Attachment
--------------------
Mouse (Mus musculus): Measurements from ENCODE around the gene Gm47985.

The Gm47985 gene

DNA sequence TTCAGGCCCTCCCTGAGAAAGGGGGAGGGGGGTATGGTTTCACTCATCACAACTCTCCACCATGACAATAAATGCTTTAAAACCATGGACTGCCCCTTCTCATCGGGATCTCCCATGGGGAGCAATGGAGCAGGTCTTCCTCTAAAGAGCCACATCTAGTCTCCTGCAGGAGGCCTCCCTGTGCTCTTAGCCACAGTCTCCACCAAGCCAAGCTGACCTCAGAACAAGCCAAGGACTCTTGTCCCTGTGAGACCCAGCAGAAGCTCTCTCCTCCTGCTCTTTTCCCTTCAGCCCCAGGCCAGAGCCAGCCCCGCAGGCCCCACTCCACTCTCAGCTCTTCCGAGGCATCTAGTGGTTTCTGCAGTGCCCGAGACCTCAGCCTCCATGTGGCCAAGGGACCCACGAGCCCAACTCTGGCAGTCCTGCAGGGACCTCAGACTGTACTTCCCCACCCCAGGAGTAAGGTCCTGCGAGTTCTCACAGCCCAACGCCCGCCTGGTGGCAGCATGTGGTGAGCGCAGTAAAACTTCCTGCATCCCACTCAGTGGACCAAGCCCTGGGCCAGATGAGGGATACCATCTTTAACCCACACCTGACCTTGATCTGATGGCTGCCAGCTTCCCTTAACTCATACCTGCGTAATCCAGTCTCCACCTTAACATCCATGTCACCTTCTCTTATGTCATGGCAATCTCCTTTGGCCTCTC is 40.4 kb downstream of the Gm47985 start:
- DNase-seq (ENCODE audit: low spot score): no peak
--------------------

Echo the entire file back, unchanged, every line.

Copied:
Mouse (Mus musculus): Measurements from ENCODE around the gene Gm47985.

The Gm47985 gene

DNA sequence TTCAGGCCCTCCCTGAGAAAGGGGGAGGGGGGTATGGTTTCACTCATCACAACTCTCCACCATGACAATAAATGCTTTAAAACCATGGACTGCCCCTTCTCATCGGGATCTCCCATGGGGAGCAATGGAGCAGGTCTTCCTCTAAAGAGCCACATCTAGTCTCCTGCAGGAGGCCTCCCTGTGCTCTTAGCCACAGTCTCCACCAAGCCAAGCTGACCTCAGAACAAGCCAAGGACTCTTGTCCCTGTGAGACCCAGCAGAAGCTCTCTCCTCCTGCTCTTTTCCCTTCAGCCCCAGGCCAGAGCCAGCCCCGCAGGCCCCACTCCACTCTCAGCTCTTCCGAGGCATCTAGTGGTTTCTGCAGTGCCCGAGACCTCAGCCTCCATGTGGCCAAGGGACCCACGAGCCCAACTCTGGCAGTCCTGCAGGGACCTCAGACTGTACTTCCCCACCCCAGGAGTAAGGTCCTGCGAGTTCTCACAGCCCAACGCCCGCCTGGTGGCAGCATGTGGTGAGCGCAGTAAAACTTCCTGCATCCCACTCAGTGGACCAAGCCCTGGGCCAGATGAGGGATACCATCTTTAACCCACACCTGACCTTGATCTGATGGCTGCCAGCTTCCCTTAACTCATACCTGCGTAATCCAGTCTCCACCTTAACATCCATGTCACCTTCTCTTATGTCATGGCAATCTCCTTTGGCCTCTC is 40.4 kb downstream of the Gm47985 start:
- DNase-seq (ENCODE audit: low spot score): no peak